Twist & Shout

19 08 2010

It’s a song that almost everybody knows and loves. Made famous by The Beatles, “Twist & Shout” was written by Phil Medley and Bert Russell (aka Bert Berns). It was originally recorded in 1961 by the Top Notes. This original version was considered one of very few Phil Spector flops. It was just a year after he  came to Atlantic Records and had yet to perfect his “wall of sound” style. See if you can even recognize the tune…

In 1962, one of the songwriters, Bert Berns, sought out to revive what he knew was a great song. He thought that Spector and The Top Notes simply didn’t do it justice, missing the feel completely. Berns decided to produce the version he intended with the help of ever popular soul group The Isley Brothers, which went on to reach #17 in the Billboard Hot 100 and was #2 on the R&B charts.

Ultimately, the version that forever lives on as the most popular and recognizable is that of The Beatles. Recorded in 1964 for their debut album Please Please Me, it reached #2 in the charts just a month after the release. Remarkably, that same week each of the top 5 songs were all Beatles tracks. It’s an amazing moment that truly reflected the magnitude and impact of the Beatlemania phenomenon that was sweeping the world. Interestingly, producer George Martin saved this song for the final 15 minutes of the recording session as an attempt to salvage what was left of John’s vocal chords. Lennon’s voice was suffering through the entire 10 hour recording period. Knowing it would take every last bit of energy to get it right, Martin fed it to him with just minutes to spare. John absolutely killed it on the first take. It sounds as though he gives every bit of heart and soul he could muster. Which, was  very fortunate because he later admitted that he couldn’t sing for days afterward so even if they wanted a second take, he never could have done it.

This 1963 live performance (below) from the  Royal Variety Show is a great example of the tune. All the lads sound great but John’s lead is fantastic, as if he was born for  it.

There are plenty of other covers out there. Of them, there are only a few that are worth mentioning. One of which is THIS ONE from The Who. And, probably THIS ONE from Bruce Springsteen. If you look hard enough you can also find versions by The Tremeloes, The Shangri La’s, The Mamas and The Papas, Salt + Peppa, many, many more (including Celine Dion) but compared to The Beatles there is no point in even bothering with them.

References:

More info on “Twist and Shout”

More info on Phil Medley and Bert Russell

More info on The Top Notes

More info on The Isley Brothers

More info on The Beatles

More info on Please Please Me

More info on Phil Spector

More info on Spector’s Wall of Sound





The Creation | Making Time

12 03 2010

This is a cool video of The Creation playing “Making Time” live in 1966. The footage looks like it was from a TV show or perhaps a fake TV performance for a film. Good song and one of the earliest uses of the bow on electric guitar. In fact it  was guitarist Eddie Phillips who pioneered the violin bow technique, not Jimmy Page. The Creation were a typical old Freak Beat band. It was pop art kind of like the early days of The Who and The Kinks. Phillips once described their sound as “Red with flashes of Purple”.  They were only around for a few years although they had one other hit with “Painter Man”. When they played it live, lead singer Kenny Pickett would spraypaint a canvas during the performance… I think this was a big deal back then. Oddly, Boney M. covered Painter Man for another one of their 70’s disco reinterpretations. Both versions are not really great songs… not as great as “Making Time” anyway.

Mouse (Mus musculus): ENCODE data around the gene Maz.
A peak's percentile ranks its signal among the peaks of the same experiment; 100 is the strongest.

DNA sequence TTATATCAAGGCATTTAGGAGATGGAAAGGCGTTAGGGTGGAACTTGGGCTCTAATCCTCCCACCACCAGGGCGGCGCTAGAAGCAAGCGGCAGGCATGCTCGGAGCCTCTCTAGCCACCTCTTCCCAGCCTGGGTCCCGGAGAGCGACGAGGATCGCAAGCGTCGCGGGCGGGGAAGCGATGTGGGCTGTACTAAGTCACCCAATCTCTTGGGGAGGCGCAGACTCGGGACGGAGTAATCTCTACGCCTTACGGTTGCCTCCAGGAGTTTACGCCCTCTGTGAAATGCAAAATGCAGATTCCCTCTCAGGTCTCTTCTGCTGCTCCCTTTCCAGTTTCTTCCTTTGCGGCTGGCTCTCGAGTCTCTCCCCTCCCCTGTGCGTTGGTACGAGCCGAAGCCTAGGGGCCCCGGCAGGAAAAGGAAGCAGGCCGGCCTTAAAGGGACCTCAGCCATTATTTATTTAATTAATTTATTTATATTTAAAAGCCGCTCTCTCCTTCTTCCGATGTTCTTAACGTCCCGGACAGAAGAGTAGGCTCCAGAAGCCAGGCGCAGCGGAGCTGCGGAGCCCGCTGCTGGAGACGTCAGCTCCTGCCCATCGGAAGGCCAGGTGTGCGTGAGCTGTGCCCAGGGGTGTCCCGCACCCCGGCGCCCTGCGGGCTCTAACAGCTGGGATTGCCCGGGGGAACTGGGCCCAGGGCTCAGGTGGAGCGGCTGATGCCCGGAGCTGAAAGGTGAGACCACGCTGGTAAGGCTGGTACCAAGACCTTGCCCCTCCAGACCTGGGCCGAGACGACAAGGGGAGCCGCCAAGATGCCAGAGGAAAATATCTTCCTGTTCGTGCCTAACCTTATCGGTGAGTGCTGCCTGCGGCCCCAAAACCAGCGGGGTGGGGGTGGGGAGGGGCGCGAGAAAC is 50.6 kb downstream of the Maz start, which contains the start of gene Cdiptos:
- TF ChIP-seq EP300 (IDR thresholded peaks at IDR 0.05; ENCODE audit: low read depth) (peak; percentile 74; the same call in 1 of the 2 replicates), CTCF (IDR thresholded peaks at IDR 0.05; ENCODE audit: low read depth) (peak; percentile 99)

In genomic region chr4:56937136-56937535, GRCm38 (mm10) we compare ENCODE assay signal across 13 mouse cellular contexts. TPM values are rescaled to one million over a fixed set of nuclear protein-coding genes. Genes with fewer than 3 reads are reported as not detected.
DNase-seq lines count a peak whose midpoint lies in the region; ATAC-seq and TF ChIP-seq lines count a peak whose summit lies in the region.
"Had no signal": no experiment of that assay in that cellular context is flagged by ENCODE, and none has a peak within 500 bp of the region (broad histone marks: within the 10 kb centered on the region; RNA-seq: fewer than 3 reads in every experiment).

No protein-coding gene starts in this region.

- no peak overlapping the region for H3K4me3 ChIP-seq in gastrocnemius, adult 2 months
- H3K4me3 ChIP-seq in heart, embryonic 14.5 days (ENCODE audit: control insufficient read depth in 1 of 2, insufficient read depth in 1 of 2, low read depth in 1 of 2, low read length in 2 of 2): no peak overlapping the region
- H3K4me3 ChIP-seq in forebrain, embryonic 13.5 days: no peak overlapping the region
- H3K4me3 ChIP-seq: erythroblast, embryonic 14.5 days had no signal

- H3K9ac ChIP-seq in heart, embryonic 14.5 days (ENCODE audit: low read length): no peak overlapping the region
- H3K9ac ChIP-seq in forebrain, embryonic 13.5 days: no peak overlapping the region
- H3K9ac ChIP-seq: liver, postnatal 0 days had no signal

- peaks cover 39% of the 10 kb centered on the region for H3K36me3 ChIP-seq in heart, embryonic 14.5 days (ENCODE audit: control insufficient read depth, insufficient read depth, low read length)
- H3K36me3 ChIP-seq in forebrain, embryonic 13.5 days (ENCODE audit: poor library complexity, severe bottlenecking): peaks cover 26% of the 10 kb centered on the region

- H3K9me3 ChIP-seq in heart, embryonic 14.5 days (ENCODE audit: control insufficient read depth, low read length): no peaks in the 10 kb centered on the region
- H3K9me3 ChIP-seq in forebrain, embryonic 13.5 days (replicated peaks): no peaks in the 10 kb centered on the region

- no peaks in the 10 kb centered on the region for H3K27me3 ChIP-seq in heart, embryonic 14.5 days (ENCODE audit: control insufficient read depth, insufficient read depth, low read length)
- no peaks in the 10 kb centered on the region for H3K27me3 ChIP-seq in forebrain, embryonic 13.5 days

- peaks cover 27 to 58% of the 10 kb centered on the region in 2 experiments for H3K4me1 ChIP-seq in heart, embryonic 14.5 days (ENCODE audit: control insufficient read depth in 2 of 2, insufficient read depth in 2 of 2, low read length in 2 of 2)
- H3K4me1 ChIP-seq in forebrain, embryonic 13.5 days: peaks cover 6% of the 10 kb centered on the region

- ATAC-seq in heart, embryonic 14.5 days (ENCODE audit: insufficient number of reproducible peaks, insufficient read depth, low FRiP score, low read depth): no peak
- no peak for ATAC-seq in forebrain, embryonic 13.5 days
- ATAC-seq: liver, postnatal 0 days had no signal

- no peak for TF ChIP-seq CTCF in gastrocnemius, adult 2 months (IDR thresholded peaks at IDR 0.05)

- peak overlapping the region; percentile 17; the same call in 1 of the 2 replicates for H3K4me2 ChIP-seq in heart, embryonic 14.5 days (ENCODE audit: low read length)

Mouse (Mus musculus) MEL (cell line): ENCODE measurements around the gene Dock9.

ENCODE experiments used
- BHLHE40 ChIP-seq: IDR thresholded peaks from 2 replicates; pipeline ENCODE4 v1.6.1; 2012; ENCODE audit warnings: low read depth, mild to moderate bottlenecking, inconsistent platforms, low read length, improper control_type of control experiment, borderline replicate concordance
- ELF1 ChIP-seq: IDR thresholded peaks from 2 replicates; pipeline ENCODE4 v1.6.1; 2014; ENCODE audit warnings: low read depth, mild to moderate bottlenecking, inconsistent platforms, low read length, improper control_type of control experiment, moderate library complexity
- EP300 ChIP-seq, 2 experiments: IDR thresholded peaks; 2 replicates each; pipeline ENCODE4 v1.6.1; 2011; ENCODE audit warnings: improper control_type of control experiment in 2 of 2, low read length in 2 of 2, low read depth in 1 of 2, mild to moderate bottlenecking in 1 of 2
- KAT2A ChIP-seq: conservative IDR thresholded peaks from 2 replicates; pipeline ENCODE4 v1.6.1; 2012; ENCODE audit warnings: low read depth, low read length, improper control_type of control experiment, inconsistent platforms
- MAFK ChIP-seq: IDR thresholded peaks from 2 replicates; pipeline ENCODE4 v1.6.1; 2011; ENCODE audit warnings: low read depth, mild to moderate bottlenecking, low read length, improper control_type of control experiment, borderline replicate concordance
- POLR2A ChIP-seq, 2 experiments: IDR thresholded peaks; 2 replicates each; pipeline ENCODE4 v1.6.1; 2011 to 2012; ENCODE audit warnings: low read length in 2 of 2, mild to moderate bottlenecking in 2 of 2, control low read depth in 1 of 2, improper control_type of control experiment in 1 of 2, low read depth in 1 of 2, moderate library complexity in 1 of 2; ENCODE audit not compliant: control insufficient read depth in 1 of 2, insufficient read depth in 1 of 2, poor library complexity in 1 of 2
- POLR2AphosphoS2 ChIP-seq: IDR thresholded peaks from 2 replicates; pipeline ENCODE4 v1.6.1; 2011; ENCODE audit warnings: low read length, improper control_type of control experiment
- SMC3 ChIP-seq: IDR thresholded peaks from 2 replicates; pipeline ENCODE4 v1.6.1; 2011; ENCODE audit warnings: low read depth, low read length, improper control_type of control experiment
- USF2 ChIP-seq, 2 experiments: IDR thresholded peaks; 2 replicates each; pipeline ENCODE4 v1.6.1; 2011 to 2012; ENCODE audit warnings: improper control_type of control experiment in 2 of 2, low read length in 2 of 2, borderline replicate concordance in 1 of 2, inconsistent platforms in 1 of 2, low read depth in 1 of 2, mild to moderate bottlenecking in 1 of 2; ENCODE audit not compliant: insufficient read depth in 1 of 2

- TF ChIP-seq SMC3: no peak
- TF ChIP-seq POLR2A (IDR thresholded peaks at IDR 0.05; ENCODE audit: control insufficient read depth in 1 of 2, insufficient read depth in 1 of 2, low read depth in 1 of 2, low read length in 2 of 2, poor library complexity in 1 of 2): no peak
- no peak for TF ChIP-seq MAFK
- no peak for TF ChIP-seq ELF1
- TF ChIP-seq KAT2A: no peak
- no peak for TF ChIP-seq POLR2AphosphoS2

I also really like this song too. It was one of their singles but never made it too far up the charts. It’s “If I Stay Too Long” from 1967. It’s a lot mellower and has more of an R&B thing. Check it out…





Halftime

5 02 2010

The Who are playing halftime at this year’s Superbowl. I’m sure this will lead to a lot of Abbott & Castello style “Who’s on 1st” jokes. I’ll spare you the antics and get right to it. I’m a mild Who fan and, as I’m one to do, I like some of their less popular tunes. This Sunday I hope to hear my favorite, “Eminence Front”. It’s from the 1982 album It’s Hard. This album is the second without famed drummer Keith Moon. It was also their last until they returned to the studio somewhat unexpectedly in 2005.  This song features Pete Townshend on vocals. There is a quote from Townshend that says something along the lines of “We gave Roger a guitar so he wouldn’t feel left out on this number”. In the video you will see Daltrey really doesn’t participate on the guitar either. That’s Kenney Jones playing drums. He was Moon’s replacement and continues to work with the remaining members for current projects. Kenney was the drummer for the Faces. You may recall his work with them was a bit more animated and exciting. This track is pretty straight forward with few embellishments but it’s fantastic. It’s a song about excess and false fronts. Townshend often introduces it live with statements like, “This song is about what happens when you take too much white powder. It’s called Eminence Front“.

More on The Who

More on Eminence Front








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